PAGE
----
AS I travel and work around the world, the demise of the PC and fixed-line telephone are increasingly visible in every realm of business. The world has gone mobile with a vengeance. Laptops, tablets and mobile phones now dominate the office and all places of work. Homes have become the domain of the ‘small screen’ as the boundaries between work, leisure, home, rest and play become ever more transparent. A further manifestation of this change sees young people no longer using fixed-line connections unless it is for broadband access. In the business world, the mobile PBX apps allows people to be ‘local’ no matter where we are, fixed or moving.
Our many mobile devices are truly personal in a way the personal computer never was and never could be. There is now no differentiation between our personal and professional activities, and everything resides on the same device or family of devices. As a result, we are seeing an erosion of corporate control and centralism in favour of diversity, flexibility and personal freedom. This in turn sees the emergence of new forms of working, innovation and empowerment, all of which are necessary for a networked and fast-changing world. At the extreme, this is manifest in the rise of BYOD and BMOB (Be My Own Boss). Never before have there been so many self-employed contractors, consultants and small companies serving the needs of big industry, institutions and government.
The wider technology impact of all this has been falling PC sales month-on-month for the past five years or more at a rate of about 8% per annum. Needless to say, this has impacted on specialist chip producers and manufacturers as the market focus has moved on to ‘mobile friendly’ solutions. In addition, the hotbed of innovation and expectation is no longer in the PC sector; it has moved to the sphere of mobility. This is a far-reaching revolution that has already seen the rise of the app, social, gaming and gambling sectors. Everything is now immediate and near real time, with people spending more time on the small screen rather than the big, including TV. The key element is now interaction and sharing. In short, open data, workspaces, video conferencing (and perhaps VR/AR), any time, anywhere. All of this answers to the human need for connection, collaboration and communities for work and play.
We are now a world away from the dead hand of the fixed-line telephone and PC which served us well in a slow-moving and well-behaved world, but cannot facilitate a future of accelerating change where our big challenge is the timely, and dynamic, creation of tools, techniques and solutions to address new and novel problems as they arise. So in the next phase we will see many new components contributing to this need, including cloud, IoT, Big and Small Data plus sensor technologies for health and industry. A large percentage of these will be built into our mobile devices or appear as dongles and adapters with plug, NearField, BlueTooth and/or Wi-Fi connections. Each of us will become invisible and unconscious ‘data gatherers’ feeding the bigger machine of weather forecasting, pollution control, traffic and crowd monitoring, and perhaps more importantly network and societal management. Where people and things are, where they are going and what they are doing and experiencing will become vital data in the way we maintain and manage our infrastructures and our society.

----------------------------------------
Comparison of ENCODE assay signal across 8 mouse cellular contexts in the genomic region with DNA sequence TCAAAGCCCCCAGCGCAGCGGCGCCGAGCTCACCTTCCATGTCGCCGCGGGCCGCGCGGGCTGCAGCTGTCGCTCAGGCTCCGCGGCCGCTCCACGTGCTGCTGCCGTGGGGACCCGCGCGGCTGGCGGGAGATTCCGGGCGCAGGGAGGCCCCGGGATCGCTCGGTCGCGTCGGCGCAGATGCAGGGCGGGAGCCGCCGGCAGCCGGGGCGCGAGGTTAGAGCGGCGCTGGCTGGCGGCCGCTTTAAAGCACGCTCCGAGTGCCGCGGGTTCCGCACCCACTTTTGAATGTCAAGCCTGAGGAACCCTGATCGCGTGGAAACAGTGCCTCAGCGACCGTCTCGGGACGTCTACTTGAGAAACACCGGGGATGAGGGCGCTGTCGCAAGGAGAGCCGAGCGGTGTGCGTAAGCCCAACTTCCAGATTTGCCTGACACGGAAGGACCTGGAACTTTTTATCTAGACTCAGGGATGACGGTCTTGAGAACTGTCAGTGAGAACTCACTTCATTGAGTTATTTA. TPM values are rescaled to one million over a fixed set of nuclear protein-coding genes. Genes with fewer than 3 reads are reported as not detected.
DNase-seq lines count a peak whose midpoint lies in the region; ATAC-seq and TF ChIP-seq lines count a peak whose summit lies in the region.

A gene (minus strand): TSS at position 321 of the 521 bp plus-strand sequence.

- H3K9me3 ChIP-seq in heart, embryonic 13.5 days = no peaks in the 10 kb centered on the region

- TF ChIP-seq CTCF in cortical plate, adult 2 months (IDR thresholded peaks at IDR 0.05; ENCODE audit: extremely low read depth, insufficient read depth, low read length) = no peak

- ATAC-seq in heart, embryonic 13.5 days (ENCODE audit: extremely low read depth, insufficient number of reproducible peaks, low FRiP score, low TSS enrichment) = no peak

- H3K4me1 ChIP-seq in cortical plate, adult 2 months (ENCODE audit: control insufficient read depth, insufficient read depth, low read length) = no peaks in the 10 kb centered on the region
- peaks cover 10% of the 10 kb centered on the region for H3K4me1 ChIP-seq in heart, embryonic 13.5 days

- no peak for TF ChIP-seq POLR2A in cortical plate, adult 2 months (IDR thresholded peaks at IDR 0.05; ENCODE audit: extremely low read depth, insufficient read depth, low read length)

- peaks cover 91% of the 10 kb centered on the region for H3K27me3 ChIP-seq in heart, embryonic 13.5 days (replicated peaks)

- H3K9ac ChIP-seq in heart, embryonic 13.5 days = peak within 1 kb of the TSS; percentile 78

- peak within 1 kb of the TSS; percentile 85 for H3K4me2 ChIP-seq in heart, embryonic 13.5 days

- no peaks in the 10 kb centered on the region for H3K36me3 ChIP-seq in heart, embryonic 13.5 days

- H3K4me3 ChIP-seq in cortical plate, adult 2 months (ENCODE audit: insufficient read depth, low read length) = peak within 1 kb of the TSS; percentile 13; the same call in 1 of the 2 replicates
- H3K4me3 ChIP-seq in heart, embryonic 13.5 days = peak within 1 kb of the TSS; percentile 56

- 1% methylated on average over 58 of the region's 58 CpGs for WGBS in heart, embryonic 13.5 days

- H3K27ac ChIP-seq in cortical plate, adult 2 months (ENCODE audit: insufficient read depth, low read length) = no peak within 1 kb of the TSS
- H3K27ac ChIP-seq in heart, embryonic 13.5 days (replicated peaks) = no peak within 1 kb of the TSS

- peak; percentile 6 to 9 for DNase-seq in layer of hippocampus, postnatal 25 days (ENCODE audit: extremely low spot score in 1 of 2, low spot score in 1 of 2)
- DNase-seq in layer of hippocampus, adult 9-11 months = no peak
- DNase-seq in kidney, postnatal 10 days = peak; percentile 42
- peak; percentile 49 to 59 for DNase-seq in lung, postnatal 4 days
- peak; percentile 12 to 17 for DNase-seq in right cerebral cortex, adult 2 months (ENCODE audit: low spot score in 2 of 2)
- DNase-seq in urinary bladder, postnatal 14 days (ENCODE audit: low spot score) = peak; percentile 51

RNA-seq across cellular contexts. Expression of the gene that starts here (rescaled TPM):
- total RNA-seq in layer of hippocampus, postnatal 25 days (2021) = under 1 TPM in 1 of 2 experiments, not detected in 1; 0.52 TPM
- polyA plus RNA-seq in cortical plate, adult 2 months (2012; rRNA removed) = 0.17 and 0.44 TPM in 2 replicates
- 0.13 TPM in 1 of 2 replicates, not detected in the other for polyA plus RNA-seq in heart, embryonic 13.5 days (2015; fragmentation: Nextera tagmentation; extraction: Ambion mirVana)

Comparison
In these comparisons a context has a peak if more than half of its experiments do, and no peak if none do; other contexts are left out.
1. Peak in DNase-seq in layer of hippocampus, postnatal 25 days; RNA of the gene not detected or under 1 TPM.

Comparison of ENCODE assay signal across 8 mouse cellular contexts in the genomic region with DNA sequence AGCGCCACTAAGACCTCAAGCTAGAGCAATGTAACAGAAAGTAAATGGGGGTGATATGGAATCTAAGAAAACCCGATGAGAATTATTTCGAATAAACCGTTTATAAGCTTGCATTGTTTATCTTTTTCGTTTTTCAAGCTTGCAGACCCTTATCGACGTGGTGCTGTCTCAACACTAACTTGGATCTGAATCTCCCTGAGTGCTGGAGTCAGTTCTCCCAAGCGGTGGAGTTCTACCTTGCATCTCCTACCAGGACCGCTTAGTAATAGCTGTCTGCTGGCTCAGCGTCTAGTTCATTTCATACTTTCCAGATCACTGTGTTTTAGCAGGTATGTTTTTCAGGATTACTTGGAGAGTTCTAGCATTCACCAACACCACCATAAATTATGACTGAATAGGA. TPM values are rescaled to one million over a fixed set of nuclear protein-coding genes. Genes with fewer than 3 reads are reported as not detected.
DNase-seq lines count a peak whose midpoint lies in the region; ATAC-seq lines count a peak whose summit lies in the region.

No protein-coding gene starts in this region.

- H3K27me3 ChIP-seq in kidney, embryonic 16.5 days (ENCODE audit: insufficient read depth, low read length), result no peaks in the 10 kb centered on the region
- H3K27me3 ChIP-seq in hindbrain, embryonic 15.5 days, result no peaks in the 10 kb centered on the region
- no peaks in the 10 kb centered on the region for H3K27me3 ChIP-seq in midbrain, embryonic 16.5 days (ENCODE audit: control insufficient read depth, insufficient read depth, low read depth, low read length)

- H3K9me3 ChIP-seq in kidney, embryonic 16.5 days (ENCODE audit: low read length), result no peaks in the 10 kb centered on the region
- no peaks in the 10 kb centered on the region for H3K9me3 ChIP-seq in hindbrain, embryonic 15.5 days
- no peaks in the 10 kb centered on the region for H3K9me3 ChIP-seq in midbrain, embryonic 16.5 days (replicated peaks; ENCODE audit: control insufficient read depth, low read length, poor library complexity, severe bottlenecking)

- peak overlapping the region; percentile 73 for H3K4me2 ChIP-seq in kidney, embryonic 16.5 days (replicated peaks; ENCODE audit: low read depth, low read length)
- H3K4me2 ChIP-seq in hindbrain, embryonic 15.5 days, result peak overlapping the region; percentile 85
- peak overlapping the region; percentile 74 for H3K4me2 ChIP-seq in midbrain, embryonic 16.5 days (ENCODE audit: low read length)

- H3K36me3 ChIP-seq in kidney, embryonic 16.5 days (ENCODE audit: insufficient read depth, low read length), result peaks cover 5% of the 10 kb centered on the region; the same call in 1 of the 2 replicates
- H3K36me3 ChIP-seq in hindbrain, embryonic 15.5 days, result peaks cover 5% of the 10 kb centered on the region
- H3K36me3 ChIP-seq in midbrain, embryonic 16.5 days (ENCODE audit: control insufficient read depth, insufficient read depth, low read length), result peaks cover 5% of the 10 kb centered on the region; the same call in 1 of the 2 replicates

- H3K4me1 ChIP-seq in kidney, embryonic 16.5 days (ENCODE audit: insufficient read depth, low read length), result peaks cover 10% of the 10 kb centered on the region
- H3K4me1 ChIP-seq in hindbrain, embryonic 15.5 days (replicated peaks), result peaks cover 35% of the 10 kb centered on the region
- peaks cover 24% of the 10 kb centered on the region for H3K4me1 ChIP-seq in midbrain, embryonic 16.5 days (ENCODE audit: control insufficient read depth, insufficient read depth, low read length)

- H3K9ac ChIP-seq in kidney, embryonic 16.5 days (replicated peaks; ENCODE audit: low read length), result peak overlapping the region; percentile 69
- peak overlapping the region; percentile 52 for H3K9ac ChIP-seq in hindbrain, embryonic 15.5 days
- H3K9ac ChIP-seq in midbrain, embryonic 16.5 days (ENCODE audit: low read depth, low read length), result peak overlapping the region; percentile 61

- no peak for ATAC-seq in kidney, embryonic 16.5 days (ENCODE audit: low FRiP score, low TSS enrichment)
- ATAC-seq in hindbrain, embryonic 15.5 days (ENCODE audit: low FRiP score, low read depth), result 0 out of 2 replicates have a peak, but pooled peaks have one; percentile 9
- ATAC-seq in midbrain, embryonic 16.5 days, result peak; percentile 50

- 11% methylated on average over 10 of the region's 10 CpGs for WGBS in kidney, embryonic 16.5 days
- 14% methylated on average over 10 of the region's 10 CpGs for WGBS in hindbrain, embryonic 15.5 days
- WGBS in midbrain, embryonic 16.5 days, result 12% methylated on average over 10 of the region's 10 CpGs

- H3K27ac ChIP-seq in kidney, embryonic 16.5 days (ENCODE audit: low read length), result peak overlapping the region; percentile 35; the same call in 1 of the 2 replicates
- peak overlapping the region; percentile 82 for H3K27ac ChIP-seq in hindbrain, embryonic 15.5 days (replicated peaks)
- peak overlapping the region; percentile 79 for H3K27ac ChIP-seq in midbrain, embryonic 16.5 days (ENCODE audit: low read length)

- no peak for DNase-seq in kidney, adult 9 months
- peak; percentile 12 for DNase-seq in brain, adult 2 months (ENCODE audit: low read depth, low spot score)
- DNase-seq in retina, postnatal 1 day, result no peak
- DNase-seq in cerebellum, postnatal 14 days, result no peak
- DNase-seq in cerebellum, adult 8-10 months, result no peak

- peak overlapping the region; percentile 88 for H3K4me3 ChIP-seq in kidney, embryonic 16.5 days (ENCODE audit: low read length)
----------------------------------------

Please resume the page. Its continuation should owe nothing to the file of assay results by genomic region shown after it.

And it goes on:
Ultimately, the key to success here lies in the relationship between processing and storage energy density. And if we really are heading towards 50-250 billion things online, with wearables instead of mobiles, we will see an even bigger divide between the air- and fluid-cooled silicon chips of the PC and the low power CMOS chips in our mobiles. Distributed working, collaboration, processing and intelligence will create an even more radical divide between the old and the new. Can the old PC manufacturing industry survive? Probably. But it will have to innovate and change faster to address the new challenges and markets. Can the new and dominant low-power mobile CMOS manufacturing industry survive? Definitely. But it too will have to innovate and change faster. The limitations of silicon technology are evident, well defined and right in front of us, but so are a swath of new and promising alternatives including carbon nano technologies. Many of these look ripe to power us into a future of even more personal technologies – including implants.
Peter Cochrane is an IT consultant and the former chief technology officer at BT